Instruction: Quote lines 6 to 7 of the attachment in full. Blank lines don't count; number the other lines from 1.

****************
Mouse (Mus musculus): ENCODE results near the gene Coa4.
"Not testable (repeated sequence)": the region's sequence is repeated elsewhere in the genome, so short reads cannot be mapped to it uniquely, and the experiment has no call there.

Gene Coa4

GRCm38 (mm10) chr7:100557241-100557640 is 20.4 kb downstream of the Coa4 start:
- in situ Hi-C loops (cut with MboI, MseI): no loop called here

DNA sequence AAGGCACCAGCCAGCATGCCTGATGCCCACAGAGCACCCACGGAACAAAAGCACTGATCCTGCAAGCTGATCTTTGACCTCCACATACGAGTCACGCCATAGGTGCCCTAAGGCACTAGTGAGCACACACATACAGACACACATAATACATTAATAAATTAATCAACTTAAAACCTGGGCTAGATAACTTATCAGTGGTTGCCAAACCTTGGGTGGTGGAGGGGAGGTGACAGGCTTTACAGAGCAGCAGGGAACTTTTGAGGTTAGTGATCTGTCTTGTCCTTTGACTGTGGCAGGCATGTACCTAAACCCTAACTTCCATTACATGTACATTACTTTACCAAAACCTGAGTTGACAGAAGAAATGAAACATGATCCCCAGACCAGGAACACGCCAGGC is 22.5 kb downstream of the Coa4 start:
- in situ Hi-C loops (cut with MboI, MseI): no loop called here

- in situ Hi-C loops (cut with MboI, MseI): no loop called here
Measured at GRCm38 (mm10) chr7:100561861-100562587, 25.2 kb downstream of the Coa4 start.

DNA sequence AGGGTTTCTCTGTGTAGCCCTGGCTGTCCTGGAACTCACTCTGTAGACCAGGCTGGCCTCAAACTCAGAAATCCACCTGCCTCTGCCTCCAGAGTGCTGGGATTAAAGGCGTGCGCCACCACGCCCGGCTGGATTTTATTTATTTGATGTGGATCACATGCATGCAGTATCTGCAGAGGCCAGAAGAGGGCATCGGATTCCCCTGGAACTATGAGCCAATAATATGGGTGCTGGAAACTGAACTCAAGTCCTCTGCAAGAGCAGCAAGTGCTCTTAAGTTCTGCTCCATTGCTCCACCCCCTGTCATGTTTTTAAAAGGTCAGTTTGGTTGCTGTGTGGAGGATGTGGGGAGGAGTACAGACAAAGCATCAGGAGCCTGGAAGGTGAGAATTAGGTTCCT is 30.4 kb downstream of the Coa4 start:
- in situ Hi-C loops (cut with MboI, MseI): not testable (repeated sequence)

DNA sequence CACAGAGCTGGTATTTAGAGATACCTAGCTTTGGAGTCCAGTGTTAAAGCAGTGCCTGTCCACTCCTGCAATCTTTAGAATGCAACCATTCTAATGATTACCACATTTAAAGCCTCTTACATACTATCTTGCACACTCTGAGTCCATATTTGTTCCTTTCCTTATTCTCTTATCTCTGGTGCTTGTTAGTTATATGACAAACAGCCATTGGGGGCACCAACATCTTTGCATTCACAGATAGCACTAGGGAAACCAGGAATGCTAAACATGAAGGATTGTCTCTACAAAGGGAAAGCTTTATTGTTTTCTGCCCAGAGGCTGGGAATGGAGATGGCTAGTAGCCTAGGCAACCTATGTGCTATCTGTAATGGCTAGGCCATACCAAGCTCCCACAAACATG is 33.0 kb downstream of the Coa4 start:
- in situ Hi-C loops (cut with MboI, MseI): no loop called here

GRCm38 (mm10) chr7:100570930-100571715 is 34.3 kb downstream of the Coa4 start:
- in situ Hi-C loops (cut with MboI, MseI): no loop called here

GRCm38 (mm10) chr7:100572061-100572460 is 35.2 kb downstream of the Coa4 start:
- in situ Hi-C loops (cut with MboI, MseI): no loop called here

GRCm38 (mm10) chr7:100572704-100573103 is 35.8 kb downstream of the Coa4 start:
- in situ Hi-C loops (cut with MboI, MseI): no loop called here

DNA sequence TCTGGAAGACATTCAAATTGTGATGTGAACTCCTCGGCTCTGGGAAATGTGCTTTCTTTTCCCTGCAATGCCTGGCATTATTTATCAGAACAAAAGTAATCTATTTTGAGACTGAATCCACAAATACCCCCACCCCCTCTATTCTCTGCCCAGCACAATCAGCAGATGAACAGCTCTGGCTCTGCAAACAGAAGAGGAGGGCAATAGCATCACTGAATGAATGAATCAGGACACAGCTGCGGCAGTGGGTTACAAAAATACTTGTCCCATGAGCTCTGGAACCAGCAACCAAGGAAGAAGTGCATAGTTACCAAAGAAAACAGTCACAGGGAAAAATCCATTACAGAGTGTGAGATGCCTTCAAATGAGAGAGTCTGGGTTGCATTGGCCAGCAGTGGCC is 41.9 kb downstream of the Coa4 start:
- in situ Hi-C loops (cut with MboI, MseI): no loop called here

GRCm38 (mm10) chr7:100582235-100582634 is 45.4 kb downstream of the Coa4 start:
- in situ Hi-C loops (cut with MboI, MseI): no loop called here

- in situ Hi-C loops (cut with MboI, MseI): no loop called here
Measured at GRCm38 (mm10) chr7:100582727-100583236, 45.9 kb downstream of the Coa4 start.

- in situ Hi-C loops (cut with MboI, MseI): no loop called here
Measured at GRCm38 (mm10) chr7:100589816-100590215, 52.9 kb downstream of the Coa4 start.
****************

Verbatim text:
DNA sequence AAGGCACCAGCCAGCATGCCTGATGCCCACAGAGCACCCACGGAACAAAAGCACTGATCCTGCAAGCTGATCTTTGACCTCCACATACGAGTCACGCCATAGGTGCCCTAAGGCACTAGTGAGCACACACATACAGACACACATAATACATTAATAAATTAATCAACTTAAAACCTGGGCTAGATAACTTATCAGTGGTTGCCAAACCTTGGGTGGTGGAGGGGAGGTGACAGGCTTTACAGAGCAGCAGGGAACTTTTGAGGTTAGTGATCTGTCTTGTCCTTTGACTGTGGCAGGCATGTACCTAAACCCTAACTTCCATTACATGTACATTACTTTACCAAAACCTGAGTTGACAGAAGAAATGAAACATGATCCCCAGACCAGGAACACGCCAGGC is 22.5 kb downstream of the Coa4 start:
- in situ Hi-C loops (cut with MboI, MseI): no loop called here